How to create the Weasley´s home “The Burrow” in 3D
Rafael Chies has been working hard for the last two months producing a beautiful 3D render of the Weasley’s home ‘The Burrow’ from the Harry Potter books and films, on his Wacom MobileStudio Pro.
Not only has Rafael created something far beyond our expectations, but he is also willing to share his secrets through a three-part tutorial produced especially for Wacom. Check out his tips, tricks and how-to instructions for creating a 3D model house below, from blocking to adding details to deciding on the final composition.
Video 1 – Blocking, modeling, sculpting
Video 2 – Materials and layout
Video 3 – Lighting and composition
We hope you will enjoy watching and learning from this 3D sculpting tutorial.
01. Blocking (01:30)
Your sources are very important! Use reference images to get an idea for what you are creating and to use as inspiration. It’s a good idea to choose an image and use it as the plan for how you will build a 3D model, as it’s quite hard and frustrating to start on a 3D space without any references or guides.
Research and understand what key aspects make your subject recognisable and aim to capture those aspects, but balance with it your individual style and ‘touch’ and what you aim to show with the image. You want to make something recognisable, but still unique and ‘new’. Don’t make a remake of a concept but create your own version.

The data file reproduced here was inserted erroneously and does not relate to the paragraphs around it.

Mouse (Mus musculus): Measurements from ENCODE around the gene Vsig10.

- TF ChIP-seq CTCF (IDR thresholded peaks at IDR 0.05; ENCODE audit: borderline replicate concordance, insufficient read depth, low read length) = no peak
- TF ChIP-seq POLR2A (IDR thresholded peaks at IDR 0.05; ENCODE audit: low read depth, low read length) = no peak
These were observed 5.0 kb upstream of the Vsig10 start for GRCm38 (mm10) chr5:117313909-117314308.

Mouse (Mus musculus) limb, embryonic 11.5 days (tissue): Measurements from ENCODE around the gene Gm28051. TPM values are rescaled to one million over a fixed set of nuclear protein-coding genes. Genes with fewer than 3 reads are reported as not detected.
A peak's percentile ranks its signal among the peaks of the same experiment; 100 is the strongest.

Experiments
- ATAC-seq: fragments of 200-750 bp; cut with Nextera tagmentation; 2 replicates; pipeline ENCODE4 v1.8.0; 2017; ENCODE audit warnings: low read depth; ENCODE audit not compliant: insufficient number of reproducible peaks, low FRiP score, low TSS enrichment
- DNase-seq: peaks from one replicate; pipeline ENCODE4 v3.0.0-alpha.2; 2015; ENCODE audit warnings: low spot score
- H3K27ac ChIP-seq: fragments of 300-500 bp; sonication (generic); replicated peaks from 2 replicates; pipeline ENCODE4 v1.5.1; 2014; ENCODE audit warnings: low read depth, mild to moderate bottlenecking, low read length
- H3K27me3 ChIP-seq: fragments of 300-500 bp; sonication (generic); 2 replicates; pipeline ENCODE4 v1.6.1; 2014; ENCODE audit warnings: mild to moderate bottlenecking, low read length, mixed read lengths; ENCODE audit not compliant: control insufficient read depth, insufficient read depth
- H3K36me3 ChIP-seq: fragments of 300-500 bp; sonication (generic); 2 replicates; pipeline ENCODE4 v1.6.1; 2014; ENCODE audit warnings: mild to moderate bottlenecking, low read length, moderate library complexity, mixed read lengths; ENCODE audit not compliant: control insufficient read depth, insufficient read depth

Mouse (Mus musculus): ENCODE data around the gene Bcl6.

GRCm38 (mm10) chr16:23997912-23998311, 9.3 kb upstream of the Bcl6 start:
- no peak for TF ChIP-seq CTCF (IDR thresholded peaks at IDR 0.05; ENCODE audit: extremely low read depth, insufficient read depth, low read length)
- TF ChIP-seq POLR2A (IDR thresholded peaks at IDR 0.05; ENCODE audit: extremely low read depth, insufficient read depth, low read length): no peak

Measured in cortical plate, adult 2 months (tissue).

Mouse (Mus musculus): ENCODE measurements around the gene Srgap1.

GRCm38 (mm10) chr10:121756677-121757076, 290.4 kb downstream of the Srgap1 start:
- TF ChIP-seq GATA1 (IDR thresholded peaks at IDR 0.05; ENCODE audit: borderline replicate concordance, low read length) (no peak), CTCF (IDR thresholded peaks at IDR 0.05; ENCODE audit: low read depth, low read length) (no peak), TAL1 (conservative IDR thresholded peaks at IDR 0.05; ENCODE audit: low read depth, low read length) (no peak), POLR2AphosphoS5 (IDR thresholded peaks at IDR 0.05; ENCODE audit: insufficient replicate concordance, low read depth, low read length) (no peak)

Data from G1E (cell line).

Your blocking step is not modeling, so work only with primitives, maybe moving some Vortex, but don’t go deeper than that. Define the bigger shapes first and then do the smaller ones when you’re happy with them.
Blocking is one of most important steps as you define the design and shapes. Don’t rush towards the ’exciting’ parts before you’ve done this. You need a good solid foundation or it won’t matter how hard you work in the following steps – there will always be something not quite right with the image, even if you can’t tell what.
You have to take it seriously even if it’s not fun or you’ll be dissatisfied with the work.
You should more or less define your canvas in this step.
02. Modeling (06:04)